Promoting the enjoyment, study, and conservation of Wisconsin's birds.

-By Carrie Becker (WBBA II Communications Chair)-

Madison – Volunteers and organizers wrapped up Wisconsin’s 5-year statewide breeding bird survey with an exciting photo finish: volunteer Aaron Haycraft sighted a Glossy Ibis pair and their young at Horicon Marsh, the first time this Atlantic Coast bird has been documented nesting in Wisconsin.

The Glossy Ibis discovery in August brought to 226 the total number of species confirmed as breeding in the state since 2015, some 13 of them new species documented breeding in Wisconsin since the last similar survey was completed in 2000.

“Finding a breeding Glossy Ibis here was definitely unexpected. It was a fitting end to data collection, and is a testament to the high-quality wetland habitat offered at Horicon Marsh and to the dedication of our hardworking volunteers,” said Ryan Brady, a Department of Natural Resources conservation biologist and science coordinator for the survey, known as the Wisconsin Breeding Bird Atlas II.

Avid birdwatchers, backyard birders, nature centers, bird clubs, naturalists, nonprofit organizations and government agencies all worked together on the survey, coordinated jointly by the Wisconsin Society for Ornithology, DNR, the Western Great Lakes Bird and Bat Observatory and the Wisconsin Bird Conservation Initiative.

More than 2,000 volunteers submitted more than 2 million records of the different species and breeding behaviors they saw while scouring thousands of 3 x 3-mile survey blocks statewide.

“We could not have accomplished this without the amazing effort we saw from volunteer birdwatchers — we had almost 500 survey blocks to finish this year, but everyone stepped up and finished it off,” said Nick Anich, a DNR conservation biologist and WBBA II coordinator.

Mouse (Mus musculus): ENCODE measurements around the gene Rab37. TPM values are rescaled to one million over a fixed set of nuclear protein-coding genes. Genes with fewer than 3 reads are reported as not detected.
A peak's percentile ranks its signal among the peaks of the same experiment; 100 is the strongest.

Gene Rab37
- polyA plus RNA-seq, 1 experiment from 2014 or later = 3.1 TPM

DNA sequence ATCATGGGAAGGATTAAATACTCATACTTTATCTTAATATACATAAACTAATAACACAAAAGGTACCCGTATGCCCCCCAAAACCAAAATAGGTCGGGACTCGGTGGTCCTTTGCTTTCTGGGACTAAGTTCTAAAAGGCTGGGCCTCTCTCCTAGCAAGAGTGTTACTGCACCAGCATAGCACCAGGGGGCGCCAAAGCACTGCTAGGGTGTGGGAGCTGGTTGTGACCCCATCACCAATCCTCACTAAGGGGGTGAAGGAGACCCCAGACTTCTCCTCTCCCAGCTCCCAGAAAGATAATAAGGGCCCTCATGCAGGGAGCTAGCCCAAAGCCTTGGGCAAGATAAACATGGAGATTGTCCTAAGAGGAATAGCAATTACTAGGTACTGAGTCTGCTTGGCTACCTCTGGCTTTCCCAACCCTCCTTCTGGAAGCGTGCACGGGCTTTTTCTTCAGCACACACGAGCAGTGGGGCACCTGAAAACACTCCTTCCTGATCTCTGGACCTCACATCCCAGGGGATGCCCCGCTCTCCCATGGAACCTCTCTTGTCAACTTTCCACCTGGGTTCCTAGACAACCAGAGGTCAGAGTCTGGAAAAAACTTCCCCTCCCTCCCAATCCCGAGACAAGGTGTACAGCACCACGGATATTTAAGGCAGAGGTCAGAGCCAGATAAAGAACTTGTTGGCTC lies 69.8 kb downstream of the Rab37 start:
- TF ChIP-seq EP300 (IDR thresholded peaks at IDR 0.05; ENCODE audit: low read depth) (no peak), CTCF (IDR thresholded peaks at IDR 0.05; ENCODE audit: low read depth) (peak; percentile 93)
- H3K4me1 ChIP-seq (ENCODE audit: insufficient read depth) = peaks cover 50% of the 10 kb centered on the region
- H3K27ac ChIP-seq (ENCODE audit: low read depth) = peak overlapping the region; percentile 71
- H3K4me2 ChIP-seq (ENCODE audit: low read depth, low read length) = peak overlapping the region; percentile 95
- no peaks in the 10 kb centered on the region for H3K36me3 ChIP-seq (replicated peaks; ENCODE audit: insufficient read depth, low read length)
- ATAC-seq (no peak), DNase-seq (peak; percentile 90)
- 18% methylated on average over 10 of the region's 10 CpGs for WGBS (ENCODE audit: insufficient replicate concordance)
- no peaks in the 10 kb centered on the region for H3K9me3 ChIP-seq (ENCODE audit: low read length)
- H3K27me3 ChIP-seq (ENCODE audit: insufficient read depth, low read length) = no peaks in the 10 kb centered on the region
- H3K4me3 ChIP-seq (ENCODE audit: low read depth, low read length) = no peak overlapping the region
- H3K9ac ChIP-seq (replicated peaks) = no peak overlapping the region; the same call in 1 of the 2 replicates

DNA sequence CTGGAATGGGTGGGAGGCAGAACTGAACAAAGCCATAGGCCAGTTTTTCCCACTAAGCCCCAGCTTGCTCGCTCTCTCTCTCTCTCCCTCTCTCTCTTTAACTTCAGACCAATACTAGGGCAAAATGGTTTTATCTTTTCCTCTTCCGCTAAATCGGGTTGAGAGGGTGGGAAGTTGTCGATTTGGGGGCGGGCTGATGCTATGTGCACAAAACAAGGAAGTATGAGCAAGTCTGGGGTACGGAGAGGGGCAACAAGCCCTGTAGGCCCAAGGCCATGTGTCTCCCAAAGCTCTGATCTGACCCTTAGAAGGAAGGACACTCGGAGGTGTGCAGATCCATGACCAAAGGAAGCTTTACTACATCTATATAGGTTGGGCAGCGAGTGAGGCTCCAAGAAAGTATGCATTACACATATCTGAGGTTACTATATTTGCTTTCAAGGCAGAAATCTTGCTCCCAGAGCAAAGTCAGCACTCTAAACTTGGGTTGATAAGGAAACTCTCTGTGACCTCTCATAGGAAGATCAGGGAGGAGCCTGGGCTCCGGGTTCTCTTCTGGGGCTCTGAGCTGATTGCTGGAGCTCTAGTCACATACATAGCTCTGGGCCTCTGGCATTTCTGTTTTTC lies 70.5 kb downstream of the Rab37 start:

Atlas Infographic 2019 PageOne 10 19

Mixed trends for birds

In addition to the Glossy Ibis, the 12 other new species breeding in Wisconsin since the last Atlas survey represent bird populations expanding their range, like the Mississippi Kite; non-native species that have escaped captivity, like the European Goldfinch; or birds that are the focus of species recovery campaigns, like the Whooping Crane.

Other preliminary survey results show grassland species like Western Meadowlark and Upland Sandpiper experiencing some of the biggest range contractions, mostly due to loss of habitat, Anich said.

“Some boreal forest species, such as Canada Jay, Boreal Chickadee, and Black-backed Woodpecker, also showed dramatic decreases in distribution as they appear to be receding northward, likely in response to a changing climate.”

Other species have expanded their range, including raptors like Bald Eagle, Osprey, Merlin, Cooper’s Hawk and Peregrine Falcon, Anich said. “We’re also seeing a handful of southern species, like Orchard Oriole and Tufted Titmouse, pushing farther north into the state,” he added.

Project data will be used to inform Wisconsin conservation efforts in years to come, as well as provide vital data to national and global ornithological studies, Brady said. A recent study published in the journal Science determined that the number of birds in the United States and Canada has fallen by nearly 3 billion, or 29%, since 1970. Such alarming news highlights the importance of large-scale projects like the atlas, which will help us understand bird populations in Wisconsin and how best to manage them, he said.

Focus shifts to analysis, mapping

While survey coordinators still welcome observations of young birds through the end of this year or any sightings with breeding activity since the project began in 2015, they’re now focusing on reviewing the data already collected.

After 2020, the results will be prepared and formatted for release in a book, said the Wisconsin Society for Ornithology’s Carl Schwartz, a lead member of the WBBA II steering committee.

“Though publication is still several years out, we’re already turning our attention to production of the print Atlas. As a follow-up to the first atlas produced 20 years ago, this book will give us extraordinary insight into the changes occurring to Wisconsin’s birdlife.”

Atlas results data also will be published online in a user-friendly, quick reference format that will complement the book, Schwartz said.

Explore preliminary species maps now at www.ebird.org/atlaswi and stay up-to-date on project news at https://wsobirds.org/atlas

 

--This is one of several timely articles in this month's Badger Birder newsletter; don't miss out on the latest birding and conservation news. Become a WSO member today! https://wsobirds.org/support/become-a-member--